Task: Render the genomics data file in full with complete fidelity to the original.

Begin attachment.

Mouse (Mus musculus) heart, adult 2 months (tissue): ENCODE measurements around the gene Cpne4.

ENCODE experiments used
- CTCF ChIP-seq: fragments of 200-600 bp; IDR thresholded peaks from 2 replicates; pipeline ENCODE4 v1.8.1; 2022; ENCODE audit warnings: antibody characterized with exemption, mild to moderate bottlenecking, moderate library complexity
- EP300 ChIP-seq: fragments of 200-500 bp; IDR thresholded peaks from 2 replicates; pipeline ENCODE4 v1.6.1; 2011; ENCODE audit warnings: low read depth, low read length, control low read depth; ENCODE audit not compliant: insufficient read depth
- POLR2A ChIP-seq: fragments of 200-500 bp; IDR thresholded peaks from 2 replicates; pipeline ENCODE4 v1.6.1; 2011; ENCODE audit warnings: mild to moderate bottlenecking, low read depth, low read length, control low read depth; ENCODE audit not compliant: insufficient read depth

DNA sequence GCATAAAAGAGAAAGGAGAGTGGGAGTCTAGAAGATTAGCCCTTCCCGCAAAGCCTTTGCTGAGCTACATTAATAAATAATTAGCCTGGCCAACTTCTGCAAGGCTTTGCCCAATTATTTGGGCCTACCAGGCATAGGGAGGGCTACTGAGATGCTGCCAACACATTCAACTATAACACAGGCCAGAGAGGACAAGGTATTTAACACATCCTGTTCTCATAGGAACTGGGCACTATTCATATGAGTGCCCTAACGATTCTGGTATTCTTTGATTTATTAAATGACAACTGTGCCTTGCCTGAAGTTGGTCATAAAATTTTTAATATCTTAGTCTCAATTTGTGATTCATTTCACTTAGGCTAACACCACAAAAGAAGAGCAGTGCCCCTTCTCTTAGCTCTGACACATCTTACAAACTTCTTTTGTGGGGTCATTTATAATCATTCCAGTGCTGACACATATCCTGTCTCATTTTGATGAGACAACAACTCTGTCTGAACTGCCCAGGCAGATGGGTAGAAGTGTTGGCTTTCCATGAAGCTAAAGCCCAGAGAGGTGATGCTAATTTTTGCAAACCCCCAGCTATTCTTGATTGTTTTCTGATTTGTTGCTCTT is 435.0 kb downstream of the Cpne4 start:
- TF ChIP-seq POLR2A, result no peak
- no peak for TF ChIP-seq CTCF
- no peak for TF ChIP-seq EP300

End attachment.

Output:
Mouse (Mus musculus) heart, adult 2 months (tissue): ENCODE measurements around the gene Cpne4.

ENCODE experiments used
- CTCF ChIP-seq: fragments of 200-600 bp; IDR thresholded peaks from 2 replicates; pipeline ENCODE4 v1.8.1; 2022; ENCODE audit warnings: antibody characterized with exemption, mild to moderate bottlenecking, moderate library complexity
- EP300 ChIP-seq: fragments of 200-500 bp; IDR thresholded peaks from 2 replicates; pipeline ENCODE4 v1.6.1; 2011; ENCODE audit warnings: low read depth, low read length, control low read depth; ENCODE audit not compliant: insufficient read depth
- POLR2A ChIP-seq: fragments of 200-500 bp; IDR thresholded peaks from 2 replicates; pipeline ENCODE4 v1.6.1; 2011; ENCODE audit warnings: mild to moderate bottlenecking, low read depth, low read length, control low read depth; ENCODE audit not compliant: insufficient read depth

DNA sequence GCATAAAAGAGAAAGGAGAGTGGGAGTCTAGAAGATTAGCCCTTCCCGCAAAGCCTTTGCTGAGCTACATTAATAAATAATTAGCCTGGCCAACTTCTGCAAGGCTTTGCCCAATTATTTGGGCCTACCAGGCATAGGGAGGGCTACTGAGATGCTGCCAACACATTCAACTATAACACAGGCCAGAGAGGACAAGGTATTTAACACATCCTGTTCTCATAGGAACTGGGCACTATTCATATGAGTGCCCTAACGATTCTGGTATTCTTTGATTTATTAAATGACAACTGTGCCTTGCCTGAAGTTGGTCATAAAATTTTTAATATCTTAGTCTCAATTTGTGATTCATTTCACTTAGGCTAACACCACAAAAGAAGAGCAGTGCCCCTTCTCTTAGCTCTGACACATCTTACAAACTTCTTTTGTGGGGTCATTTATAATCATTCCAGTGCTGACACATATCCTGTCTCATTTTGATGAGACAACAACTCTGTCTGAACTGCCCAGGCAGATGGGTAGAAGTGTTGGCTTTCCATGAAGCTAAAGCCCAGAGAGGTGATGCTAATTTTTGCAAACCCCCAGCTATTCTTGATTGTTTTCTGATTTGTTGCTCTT is 435.0 kb downstream of the Cpne4 start:
- TF ChIP-seq POLR2A, result no peak
- no peak for TF ChIP-seq CTCF
- no peak for TF ChIP-seq EP300